As AIAs become more entrenched in regulation, its effectiveness will be characterized when big tech companies implement the practice of assessment and publish the assessments. This way, redress mechanisms would be easily established as there would already be in place a means of establishing accountability. AIAs, unlike most impact assessments, must be published publicly as they are designed to engage end users and providers on the areas of concern through various comments and reviews allowing individuals, communities, and policymakers to participate in establishing and upholding accountability.12 Development, adoption, implementation, and use of AI continue to grow globally. In turn AI regulation is also on the rise owing to the numerous harms AI technology has already had socially and ecologically. The effectiveness of AI regulation relies on the anticipation of the ways in which it can be filtered through private and public sector environments and the government owing to the contributions both sectors make in the AI ecosystem; this also applies to AIA regulation. It will therefore be crucial that regulators establish a technical understanding of the industry, the organizational culture as well as emerging documentation standards to ensure that the law keeps up with ever-evolving technology.13
From an African perspective, AIAs are yet common within the continent, however, the continent is witnessing a rise in the number of AI national strategies with countries such as Mauritius and Egypt establishing extensive strategies. Regional bodies have also shown their commitment to establishing AI regulation in the continent through the AU -AI Continental Strategy. AIAs may not be far off reality and established regulatory practice as the continent has made advancements in its utilization of AI technologies, further, big tech companies are setting up regional technological hubs in the continent. While counties in the continent continue to develop their strategies, AIAs would be beneficial to consider and add as implementation procedures while drawing up how and in what ways AI can be leveraged in the different countries and in particular, establishing the impact of AI socially, economically, and culturally. With this accountability is established as a non-negotiable principle and standard in the development, adoption, implementation, and use of AI thus establishing responsible AI. Whereas accountability is not the only principle/standard in establishing responsible AI it anchors the principles of fairness, transparency, privacy, and bias elimination alongside the existing ethical AI principles.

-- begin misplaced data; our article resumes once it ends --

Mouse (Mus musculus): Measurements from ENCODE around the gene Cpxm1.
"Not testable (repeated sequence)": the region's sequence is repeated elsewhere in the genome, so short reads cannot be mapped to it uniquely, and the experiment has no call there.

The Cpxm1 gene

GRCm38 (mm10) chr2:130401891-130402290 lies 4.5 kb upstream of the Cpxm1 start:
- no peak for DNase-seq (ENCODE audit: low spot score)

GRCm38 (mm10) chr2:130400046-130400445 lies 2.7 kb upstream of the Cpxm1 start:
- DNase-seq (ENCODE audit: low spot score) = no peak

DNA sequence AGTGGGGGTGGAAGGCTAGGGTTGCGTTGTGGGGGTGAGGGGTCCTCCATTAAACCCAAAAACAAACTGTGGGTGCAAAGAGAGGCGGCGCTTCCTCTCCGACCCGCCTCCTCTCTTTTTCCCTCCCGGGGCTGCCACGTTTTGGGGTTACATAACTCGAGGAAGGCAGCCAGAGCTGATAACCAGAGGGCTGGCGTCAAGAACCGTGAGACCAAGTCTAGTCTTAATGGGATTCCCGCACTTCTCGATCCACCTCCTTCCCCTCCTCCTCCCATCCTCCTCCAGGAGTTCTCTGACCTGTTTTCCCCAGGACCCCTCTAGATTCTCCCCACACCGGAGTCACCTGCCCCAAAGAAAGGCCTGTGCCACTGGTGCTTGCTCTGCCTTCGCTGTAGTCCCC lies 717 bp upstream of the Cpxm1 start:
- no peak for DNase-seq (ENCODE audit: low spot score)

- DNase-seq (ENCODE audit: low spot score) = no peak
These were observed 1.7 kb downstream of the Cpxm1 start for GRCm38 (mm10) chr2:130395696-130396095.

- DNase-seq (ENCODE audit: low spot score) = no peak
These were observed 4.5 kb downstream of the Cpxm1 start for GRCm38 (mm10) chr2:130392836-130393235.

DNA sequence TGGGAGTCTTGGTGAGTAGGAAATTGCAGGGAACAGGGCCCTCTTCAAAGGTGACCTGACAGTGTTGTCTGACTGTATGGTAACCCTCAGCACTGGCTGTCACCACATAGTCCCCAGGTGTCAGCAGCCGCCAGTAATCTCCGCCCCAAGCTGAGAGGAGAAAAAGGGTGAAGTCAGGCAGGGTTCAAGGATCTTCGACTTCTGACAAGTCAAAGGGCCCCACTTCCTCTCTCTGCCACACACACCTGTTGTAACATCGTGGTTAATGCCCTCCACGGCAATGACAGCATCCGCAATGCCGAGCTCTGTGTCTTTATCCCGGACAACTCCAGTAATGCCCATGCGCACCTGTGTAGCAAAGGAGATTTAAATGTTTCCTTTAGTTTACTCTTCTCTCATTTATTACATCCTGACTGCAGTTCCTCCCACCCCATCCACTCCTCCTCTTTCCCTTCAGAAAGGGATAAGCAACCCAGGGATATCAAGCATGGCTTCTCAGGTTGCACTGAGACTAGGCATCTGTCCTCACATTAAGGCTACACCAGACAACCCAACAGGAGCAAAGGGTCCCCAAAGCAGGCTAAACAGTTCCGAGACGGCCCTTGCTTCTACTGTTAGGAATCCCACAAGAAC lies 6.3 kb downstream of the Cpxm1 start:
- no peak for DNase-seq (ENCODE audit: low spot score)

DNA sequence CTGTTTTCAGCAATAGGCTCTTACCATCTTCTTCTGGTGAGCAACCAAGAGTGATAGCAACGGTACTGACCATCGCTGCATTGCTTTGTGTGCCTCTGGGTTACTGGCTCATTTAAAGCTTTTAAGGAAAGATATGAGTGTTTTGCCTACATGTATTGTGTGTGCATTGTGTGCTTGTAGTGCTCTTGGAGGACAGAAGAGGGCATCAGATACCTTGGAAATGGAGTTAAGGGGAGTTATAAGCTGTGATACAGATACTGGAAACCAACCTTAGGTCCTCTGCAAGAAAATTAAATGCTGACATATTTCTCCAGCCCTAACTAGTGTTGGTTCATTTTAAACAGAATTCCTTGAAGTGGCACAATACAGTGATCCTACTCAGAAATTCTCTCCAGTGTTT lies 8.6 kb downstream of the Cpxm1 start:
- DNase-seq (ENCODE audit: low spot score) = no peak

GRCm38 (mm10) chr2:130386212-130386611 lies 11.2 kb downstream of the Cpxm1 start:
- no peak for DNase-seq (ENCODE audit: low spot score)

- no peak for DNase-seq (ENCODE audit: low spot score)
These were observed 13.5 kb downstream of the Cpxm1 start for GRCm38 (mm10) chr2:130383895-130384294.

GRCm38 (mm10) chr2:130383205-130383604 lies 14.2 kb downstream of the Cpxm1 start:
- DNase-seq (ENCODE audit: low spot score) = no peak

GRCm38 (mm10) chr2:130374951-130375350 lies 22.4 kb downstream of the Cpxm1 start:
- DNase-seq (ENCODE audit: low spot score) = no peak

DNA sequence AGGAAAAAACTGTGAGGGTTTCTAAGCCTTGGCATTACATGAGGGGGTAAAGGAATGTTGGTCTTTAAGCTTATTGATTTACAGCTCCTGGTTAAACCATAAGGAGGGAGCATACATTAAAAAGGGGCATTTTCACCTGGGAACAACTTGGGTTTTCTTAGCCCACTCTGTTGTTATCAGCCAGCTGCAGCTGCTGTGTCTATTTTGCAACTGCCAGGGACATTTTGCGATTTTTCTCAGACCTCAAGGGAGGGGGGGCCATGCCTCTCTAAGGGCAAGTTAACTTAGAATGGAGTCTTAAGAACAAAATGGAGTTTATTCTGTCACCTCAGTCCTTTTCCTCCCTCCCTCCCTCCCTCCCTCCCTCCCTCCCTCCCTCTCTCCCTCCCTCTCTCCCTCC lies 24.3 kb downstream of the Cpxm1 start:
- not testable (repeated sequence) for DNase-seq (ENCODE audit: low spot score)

Image Source: CAIDP Linkedin
3 Andrew D. Selbst,’An Institutional View of Algorithmic Impact Assessments.’ (Harvard Journal of Law & Technology, 2021) <https://jolt.law.harvard.edu/assets/articlePDFs/v35/Selbst-An-Institutional-View-of-Algorithmic-Impact-Assessments.pdf>
5 Gina Mantica, What is algorithmic accountability?’ (‘Rafik B. Hariri Institute for Computing and Computational Science & Engineering, 2022) https://www.bu.edu/hic/2022/02/15/ask-the-experts-what-is-algorithmic-accountability/
8Algorithmic impact assessment: A Case Study in Healthcare. (Ada Lovelace Institute, 2022) https://www.adalovelaceinstitute.org/wp-content/uploads/2022/02/Algorithmic-impact-assessment-a-case-study-in-healthcare.pdf
9 Jacob Metcalf, Emanuel Moss, Elizabeth Anne Watkins, Ranjit Singh, and Madeleine Clare Elish, ‘Algorithmic Impact Assessments and Accountability: The Co-construction of Impacts.’ (FAccT,2021) <https://ranjitsingh.me/wp-content/uploads/2021/04/AIAs_and_Accountability_JM_etal.pdf>
10 Louis Au Yueng, ‘Guidance for the Development of AI Risk and Impact Assessments.’ (UC Berkeley, 2021) <https://cltc.berkeley.edu/wp-content/uploads/2021/08/AI_Risk_Impact_Assessments.pdf>
12 Dillon Reisman, Jason Schultz, Kate Crawford, Meredith Whittaker, ‘Algorithmic Impact Assessments: A Practical Framework for Public Agency Accountability.’ (AINOW, 2018) https://openresearch.amsterdam/image/2018/6/12/aiareport2018.pdf
13Andrew D. Selbst,’An Institutional View of Algorithmic Impact Assessments.’ (Harvard Journal of Law & Technology, 2021)